Are you able to recognise changes in your mouth? That’s the question posed by St Helens Council’s Healthy Living Oral Health Team as they support the Oral Health Foundation’s campaign to raise awareness of mouth cancer.
The team is urging residents to be more mouthaware and recognise the early warning signs of mouth cancer, as part of November’s Mouth Cancer Action Month.
With around 7,000 Brits diagnosed with mouth cancer last year, the disease is one of the UK’s fastest increasing cancers, with cases rising by a third in the last decade alone.
Coun Gill Neal, cabinet member for Public Health and Wellbeing, said: “Early diagnosis transforms our chances of beating
mouth cancer from 50 per cent to 90 per cent so it is crucial that we know what to look out for and that we don’t hesitate in seeking advice from a health professional.
“Quite often it is easier to notice lumps and bumps on the outside of the body and to dismiss a mouth ulcer as nothing to worry about.
“A simple 45 second check is often all that’s needed to identify anything unusual and then seek professional guidance.”
Joanne Dawber, Oral Health Improvement Officer from the Healthy Living Team, said: “A mouth ulcer which does not heal within three weeks, red or white patches in the mouth and unusual lumps or swellings in the mouth, head or neck area, can all be potential signs of mouth, head or neck cancer, so it’s important to be aware of any unusual changes in these areas.
“If you keep a lookout for these symptoms, that simple 45 second self-examination really could save your life.”
Survival rates of mouth cancer have not improved in the last 20 years and the Oral Health Foundation is concerned that too many mouth cancers are being diagnosed at a late stage, significantly reducing our chance to beat the disease.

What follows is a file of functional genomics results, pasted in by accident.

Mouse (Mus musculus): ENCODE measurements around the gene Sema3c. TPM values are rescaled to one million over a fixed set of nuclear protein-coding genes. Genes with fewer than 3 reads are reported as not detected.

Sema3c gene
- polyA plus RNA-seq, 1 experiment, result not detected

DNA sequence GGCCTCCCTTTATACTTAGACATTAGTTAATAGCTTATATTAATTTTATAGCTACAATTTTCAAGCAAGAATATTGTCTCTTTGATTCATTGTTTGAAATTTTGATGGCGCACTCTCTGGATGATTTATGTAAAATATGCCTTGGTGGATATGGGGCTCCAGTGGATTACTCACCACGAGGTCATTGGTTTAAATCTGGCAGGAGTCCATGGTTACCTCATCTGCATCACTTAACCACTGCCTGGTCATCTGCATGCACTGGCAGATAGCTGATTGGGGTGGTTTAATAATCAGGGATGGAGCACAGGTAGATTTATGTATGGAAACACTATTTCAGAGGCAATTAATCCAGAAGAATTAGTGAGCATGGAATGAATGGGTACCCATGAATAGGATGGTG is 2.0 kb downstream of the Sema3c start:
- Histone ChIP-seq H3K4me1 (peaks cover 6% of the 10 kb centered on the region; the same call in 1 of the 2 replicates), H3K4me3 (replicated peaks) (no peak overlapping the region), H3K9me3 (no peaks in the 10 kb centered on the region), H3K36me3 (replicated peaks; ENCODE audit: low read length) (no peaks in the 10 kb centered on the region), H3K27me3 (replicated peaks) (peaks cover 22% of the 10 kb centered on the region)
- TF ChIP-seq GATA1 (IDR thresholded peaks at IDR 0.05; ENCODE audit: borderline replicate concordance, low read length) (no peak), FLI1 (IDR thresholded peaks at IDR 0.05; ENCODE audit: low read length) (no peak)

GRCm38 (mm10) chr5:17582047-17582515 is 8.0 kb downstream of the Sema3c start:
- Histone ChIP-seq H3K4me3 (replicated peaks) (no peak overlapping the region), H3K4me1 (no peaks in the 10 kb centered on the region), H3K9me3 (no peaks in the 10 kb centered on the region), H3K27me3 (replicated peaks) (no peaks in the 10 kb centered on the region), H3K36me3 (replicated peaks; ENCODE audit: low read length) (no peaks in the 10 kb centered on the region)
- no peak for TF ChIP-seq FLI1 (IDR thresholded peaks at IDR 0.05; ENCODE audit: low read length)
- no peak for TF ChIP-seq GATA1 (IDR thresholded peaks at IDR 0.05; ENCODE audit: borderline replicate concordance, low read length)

CEO of the Oral Health Foundation, Dr Nigel Carter OBE added: “Mouth cancer can appear anywhere in the mouth including the lips, tongue, cheek, throat and gums.
“Mouth cancer can have a devastating effect on a person’s life, impacting on their breathing, eating and speech. Reconstructive surgery could also change their appearance while the experience often has an impact on confidence and self-esteem.
“By developing a greater understanding about the early warning signs and symptoms, the lifestyle factors which increase our risk and recognising where to go if we notice anything unusual inside our mouth, we can detect mouth cancer early.
“This will not only improve our chances of beating it but will also reduce the amount of invasive surgery which is needed to treat it.
“During every dental check-up, your dentist will do a visual examination for mouth cancer and look for anything that might be a cause for concern. That’s why it’s so important to keep regular dental check-ups – it’s not just about the health of our teeth and gums – a trip to the dentist could really be a life saver.”
Top Tips for reducing the risk of mouth cancer include:
· Stop or reduce your intake of alcohol.
· Do not smoke, do not chew tobacco.
· Eat a healthy, well balanced diet which includes plenty of fruit and vegetables.
· Take regular exercise; advice is available from your GP or health professional.
· Visit your dentist or hygienist regularly, or as often as they recommend.
· Give yourself a mouth, head and neck examination at least once a month.
· Use sun cream protection when in natural daylight.
· Contact your local St Helens Healthy Living Team to discuss the options available to you to support your choices for making healthy lifestyle changes.
The Healthy Living Team’s Oral Health staff have attended several events across libraries, care homes and dental practices to promote the campaign and offer advice, and will be present at further events throughout the month.